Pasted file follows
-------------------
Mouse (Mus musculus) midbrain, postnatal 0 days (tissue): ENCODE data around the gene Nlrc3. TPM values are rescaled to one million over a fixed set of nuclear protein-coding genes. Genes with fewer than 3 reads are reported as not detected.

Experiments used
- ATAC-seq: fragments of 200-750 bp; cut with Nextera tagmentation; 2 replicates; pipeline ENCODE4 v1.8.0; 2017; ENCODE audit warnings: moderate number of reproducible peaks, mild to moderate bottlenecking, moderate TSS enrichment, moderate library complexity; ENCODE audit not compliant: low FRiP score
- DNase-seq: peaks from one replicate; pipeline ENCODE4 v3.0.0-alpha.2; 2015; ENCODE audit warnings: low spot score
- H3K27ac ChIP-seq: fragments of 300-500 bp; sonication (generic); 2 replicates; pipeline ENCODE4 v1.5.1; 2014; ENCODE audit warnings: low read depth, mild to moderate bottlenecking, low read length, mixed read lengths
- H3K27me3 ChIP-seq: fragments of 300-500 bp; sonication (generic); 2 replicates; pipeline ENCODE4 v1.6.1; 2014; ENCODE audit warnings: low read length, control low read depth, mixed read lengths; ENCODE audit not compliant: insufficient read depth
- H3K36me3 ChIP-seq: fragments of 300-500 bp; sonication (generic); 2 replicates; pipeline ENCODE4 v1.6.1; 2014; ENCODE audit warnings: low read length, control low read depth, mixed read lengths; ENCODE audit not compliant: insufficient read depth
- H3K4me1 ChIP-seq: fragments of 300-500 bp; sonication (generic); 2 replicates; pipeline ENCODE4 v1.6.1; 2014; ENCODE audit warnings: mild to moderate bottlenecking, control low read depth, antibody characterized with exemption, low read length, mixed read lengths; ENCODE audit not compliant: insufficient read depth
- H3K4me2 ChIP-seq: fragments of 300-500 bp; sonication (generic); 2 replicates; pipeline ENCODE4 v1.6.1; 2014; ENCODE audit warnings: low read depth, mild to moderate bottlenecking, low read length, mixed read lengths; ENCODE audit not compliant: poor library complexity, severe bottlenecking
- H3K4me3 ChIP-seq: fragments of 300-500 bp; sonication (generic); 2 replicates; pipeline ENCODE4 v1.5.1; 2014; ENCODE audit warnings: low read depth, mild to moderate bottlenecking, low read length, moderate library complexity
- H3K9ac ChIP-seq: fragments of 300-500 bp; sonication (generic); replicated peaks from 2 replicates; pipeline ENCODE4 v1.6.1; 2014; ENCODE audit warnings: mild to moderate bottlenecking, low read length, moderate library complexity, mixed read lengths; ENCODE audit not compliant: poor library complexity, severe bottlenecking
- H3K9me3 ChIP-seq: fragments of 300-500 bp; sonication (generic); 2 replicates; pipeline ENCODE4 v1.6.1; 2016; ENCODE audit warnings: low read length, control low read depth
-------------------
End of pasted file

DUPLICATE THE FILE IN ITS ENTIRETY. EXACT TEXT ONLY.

Mouse (Mus musculus) midbrain, postnatal 0 days (tissue): ENCODE data around the gene Nlrc3. TPM values are rescaled to one million over a fixed set of nuclear protein-coding genes. Genes with fewer than 3 reads are reported as not detected.

Experiments used
- ATAC-seq: fragments of 200-750 bp; cut with Nextera tagmentation; 2 replicates; pipeline ENCODE4 v1.8.0; 2017; ENCODE audit warnings: moderate number of reproducible peaks, mild to moderate bottlenecking, moderate TSS enrichment, moderate library complexity; ENCODE audit not compliant: low FRiP score
- DNase-seq: peaks from one replicate; pipeline ENCODE4 v3.0.0-alpha.2; 2015; ENCODE audit warnings: low spot score
- H3K27ac ChIP-seq: fragments of 300-500 bp; sonication (generic); 2 replicates; pipeline ENCODE4 v1.5.1; 2014; ENCODE audit warnings: low read depth, mild to moderate bottlenecking, low read length, mixed read lengths
- H3K27me3 ChIP-seq: fragments of 300-500 bp; sonication (generic); 2 replicates; pipeline ENCODE4 v1.6.1; 2014; ENCODE audit warnings: low read length, control low read depth, mixed read lengths; ENCODE audit not compliant: insufficient read depth
- H3K36me3 ChIP-seq: fragments of 300-500 bp; sonication (generic); 2 replicates; pipeline ENCODE4 v1.6.1; 2014; ENCODE audit warnings: low read length, control low read depth, mixed read lengths; ENCODE audit not compliant: insufficient read depth
- H3K4me1 ChIP-seq: fragments of 300-500 bp; sonication (generic); 2 replicates; pipeline ENCODE4 v1.6.1; 2014; ENCODE audit warnings: mild to moderate bottlenecking, control low read depth, antibody characterized with exemption, low read length, mixed read lengths; ENCODE audit not compliant: insufficient read depth
- H3K4me2 ChIP-seq: fragments of 300-500 bp; sonication (generic); 2 replicates; pipeline ENCODE4 v1.6.1; 2014; ENCODE audit warnings: low read depth, mild to moderate bottlenecking, low read length, mixed read lengths; ENCODE audit not compliant: poor library complexity, severe bottlenecking
- H3K4me3 ChIP-seq: fragments of 300-500 bp; sonication (generic); 2 replicates; pipeline ENCODE4 v1.5.1; 2014; ENCODE audit warnings: low read depth, mild to moderate bottlenecking, low read length, moderate library complexity
- H3K9ac ChIP-seq: fragments of 300-500 bp; sonication (generic); replicated peaks from 2 replicates; pipeline ENCODE4 v1.6.1; 2014; ENCODE audit warnings: mild to moderate bottlenecking, low read length, moderate library complexity, mixed read lengths; ENCODE audit not compliant: poor library complexity, severe bottlenecking
- H3K9me3 ChIP-seq: fragments of 300-500 bp; sonication (generic); 2 replicates; pipeline ENCODE4 v1.6.1; 2016; ENCODE audit warnings: low read length, control low read depth